# $4^{\text{th}}$ order Runge-Kutta method

I would like to know the motivation behind the choice of numbers or coefficients in front of $k_1$, $k_2$, $k_3$ and $k_4$ in $4^{\text{th}}$ order Runge-Kutta method. There are many choices of the coefficients one can make. However, $\frac16$, $\frac13$, $\frac13$, $\frac16$ are the most popular set. Can anyone explain this point?

• – Frenzy Li Aug 20 '18 at 16:21
• The old posts on similar topic do not have the answer of my question. – Soumen Basak Aug 20 '18 at 16:24
• Well, I did not start my comment with "Duplicate:", just "Relevant." In particular, the second post probably points in the correct direction but did not lay everything out explicitly. – Frenzy Li Aug 20 '18 at 16:26
• I suppose this particular choice of the coefficients has some advantages over other choices. I just wanted know those advantages with proper explanation. – Soumen Basak Aug 20 '18 at 16:30

Consider a differential equation $y' = f(x,y)$ with initial condition $y(0)=0$, and write out the series solution to order $x^5$ (in terms of the coefficients of the bivariate Taylor series of $f$ at $(0,0))$. Then compare with what you get from the Runge-Kutta scheme with coefficients $k_1, \ldots, k_4$. In order for the Runge-Kutta to agree with the series solution to order $x^5$, there will be a set of equations to solve. It will turn out that $k_1 = 1/6$, $k_2 = 1/3$, $k_3 = 1/3$, $k_4 = 1/6$ are the solution.
• That's if you want to choose not just $k_1, \ldots, k_4$, but the points at which to evaluate the $f$'s. Once you make the classical choices for those, the $k_1,...k_4$ are determined. – Robert Israel Aug 20 '18 at 16:49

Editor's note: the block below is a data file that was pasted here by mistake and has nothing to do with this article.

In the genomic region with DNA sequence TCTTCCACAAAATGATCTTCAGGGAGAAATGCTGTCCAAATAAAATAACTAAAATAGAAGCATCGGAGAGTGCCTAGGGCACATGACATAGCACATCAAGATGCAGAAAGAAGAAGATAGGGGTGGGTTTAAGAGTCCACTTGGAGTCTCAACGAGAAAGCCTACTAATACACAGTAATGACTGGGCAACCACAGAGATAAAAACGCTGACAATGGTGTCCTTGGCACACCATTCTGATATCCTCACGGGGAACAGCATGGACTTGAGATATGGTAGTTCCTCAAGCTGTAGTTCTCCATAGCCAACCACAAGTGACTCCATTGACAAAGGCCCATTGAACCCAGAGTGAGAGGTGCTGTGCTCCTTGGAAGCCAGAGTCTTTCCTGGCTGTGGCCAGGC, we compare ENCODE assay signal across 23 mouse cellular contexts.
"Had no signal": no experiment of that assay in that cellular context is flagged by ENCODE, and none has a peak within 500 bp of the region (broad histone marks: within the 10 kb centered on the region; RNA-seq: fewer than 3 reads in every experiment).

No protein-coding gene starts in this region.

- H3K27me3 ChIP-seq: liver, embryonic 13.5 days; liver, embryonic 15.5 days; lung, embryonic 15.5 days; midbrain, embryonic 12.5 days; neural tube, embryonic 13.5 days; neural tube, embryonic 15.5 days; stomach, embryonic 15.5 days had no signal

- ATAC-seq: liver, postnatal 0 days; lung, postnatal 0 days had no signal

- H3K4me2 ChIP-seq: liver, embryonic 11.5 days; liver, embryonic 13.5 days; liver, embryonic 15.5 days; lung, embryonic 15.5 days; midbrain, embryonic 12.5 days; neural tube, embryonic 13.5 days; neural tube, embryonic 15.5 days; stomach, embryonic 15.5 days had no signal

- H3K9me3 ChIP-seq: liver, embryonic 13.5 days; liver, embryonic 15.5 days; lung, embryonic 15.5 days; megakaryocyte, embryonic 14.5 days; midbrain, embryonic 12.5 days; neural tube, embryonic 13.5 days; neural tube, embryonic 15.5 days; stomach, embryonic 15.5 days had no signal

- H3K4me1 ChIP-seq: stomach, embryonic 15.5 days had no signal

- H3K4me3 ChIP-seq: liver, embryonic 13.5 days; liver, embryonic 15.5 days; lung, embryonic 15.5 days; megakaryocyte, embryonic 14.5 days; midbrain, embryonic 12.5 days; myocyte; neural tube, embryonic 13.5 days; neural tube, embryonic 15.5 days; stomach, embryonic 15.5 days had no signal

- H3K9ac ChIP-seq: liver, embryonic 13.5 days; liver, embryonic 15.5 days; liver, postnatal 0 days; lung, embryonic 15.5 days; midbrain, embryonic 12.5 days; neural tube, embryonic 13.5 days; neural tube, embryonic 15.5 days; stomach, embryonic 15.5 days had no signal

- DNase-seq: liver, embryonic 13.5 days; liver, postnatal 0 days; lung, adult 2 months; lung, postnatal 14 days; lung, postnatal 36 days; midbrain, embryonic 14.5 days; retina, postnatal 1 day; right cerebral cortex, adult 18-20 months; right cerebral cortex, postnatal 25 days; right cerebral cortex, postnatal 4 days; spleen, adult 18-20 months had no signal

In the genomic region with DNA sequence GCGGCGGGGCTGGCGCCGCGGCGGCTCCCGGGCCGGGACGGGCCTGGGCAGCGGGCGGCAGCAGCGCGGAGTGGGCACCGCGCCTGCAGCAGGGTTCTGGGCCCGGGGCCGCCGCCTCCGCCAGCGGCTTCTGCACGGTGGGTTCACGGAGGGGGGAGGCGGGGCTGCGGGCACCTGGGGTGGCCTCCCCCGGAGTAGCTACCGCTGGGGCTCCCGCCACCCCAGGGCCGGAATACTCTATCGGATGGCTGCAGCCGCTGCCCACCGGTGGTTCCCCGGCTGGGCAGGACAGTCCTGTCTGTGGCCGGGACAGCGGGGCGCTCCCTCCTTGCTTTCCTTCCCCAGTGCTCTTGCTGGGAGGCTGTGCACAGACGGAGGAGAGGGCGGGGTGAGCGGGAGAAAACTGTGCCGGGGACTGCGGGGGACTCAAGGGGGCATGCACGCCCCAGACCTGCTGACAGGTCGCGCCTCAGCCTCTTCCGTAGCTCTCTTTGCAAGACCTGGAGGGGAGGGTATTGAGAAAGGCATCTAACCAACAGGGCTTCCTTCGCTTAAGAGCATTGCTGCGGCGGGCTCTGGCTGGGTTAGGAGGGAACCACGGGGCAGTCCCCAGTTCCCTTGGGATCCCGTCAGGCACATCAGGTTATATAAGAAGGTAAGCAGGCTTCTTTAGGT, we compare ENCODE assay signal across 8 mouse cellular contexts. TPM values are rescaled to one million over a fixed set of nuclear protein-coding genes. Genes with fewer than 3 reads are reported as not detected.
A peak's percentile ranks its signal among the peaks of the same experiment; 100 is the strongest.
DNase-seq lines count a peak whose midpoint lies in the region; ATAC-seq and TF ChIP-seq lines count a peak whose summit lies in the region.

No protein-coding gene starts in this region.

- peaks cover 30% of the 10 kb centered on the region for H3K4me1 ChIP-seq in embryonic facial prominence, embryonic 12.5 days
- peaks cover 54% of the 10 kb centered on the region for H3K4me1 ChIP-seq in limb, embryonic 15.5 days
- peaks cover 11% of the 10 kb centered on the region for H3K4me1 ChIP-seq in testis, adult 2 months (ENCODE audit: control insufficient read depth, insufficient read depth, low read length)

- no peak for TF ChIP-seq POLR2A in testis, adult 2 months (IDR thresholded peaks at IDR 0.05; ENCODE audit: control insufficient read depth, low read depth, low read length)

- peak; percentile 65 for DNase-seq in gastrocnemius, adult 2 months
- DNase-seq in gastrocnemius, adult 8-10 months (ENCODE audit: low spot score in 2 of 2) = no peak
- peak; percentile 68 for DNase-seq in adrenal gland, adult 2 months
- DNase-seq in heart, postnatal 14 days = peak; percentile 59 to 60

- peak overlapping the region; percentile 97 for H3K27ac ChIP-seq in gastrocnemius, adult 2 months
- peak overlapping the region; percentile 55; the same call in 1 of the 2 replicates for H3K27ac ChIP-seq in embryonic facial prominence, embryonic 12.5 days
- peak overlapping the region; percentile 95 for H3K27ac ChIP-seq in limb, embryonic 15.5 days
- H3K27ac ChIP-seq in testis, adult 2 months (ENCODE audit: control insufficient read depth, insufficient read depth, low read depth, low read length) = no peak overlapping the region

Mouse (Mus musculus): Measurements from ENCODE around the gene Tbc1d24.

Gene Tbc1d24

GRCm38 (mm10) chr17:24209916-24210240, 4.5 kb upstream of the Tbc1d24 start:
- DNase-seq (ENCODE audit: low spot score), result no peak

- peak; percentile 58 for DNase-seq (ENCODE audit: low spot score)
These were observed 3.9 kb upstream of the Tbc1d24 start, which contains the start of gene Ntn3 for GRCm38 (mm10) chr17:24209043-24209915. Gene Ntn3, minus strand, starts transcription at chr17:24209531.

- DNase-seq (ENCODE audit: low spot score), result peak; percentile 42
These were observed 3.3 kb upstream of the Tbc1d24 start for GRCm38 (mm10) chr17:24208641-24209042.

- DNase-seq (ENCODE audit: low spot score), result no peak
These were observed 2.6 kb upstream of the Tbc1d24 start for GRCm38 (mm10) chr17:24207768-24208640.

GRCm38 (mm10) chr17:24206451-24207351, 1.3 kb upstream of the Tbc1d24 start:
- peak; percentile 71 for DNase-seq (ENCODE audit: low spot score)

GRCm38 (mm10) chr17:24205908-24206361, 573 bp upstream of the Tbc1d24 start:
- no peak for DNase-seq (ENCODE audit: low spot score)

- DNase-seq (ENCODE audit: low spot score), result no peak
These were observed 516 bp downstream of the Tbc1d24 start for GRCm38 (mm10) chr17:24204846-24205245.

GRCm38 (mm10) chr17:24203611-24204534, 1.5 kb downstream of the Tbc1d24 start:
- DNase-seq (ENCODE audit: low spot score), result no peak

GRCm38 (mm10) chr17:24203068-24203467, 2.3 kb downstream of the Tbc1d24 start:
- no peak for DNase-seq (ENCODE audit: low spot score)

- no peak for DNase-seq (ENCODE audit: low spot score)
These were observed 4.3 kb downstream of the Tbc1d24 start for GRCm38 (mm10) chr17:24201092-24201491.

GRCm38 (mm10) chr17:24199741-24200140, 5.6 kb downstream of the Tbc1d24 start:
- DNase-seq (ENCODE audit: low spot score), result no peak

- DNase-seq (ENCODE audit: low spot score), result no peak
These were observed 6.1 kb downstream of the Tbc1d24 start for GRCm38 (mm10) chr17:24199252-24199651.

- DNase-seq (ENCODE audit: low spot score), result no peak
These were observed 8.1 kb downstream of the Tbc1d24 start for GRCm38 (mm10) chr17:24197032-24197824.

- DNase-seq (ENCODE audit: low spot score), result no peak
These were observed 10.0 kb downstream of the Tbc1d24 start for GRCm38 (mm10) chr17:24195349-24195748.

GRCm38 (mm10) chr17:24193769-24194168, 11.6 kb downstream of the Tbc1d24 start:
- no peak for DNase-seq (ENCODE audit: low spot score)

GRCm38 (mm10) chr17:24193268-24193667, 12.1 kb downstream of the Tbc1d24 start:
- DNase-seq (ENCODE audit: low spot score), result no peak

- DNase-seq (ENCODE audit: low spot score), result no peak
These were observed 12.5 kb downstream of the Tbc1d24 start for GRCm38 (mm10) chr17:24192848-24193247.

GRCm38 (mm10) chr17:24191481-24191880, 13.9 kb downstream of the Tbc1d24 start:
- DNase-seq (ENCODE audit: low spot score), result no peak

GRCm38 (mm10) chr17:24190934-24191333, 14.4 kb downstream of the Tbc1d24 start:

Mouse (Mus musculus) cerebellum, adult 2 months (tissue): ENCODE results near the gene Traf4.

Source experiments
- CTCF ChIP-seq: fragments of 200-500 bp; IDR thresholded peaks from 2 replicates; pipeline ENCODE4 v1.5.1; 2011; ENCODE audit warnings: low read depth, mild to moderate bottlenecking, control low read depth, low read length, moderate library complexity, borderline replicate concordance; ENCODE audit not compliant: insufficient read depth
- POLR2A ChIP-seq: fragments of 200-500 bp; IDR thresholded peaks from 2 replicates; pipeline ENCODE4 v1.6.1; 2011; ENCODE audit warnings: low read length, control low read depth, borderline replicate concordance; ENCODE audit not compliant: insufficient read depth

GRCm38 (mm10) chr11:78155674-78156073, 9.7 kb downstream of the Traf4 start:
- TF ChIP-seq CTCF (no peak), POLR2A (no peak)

• For the specific sequence of Euler predictor, midpoint corrector twice and evaluation at the end-point, it is sufficient to compute the Taylor expansions for the special case $y'=f(x,y)=y$ to get the uniqueness of the coefficients. – Lutz Lehmann Aug 20 '18 at 17:00
Runge Kutte forms an infinite family of ODE solvers. The coefficients come from something called a Butcher Tableau. The most basic form of Runge Kutte is Eulers method. Later there were better methods made with the mid-point method then Heun's method. Then Kutta gave an explanation of $4th$ order methods. The evaluation of the stages give the tableau. There is a lecture here on derivation for RK4 which is typically done in numerical analysis.
• I would imagine so then you can solve it easier if $\beta_{31} =0$ then $\beta_{32} = \alpha_{3}$ – user3417 Aug 21 '18 at 17:28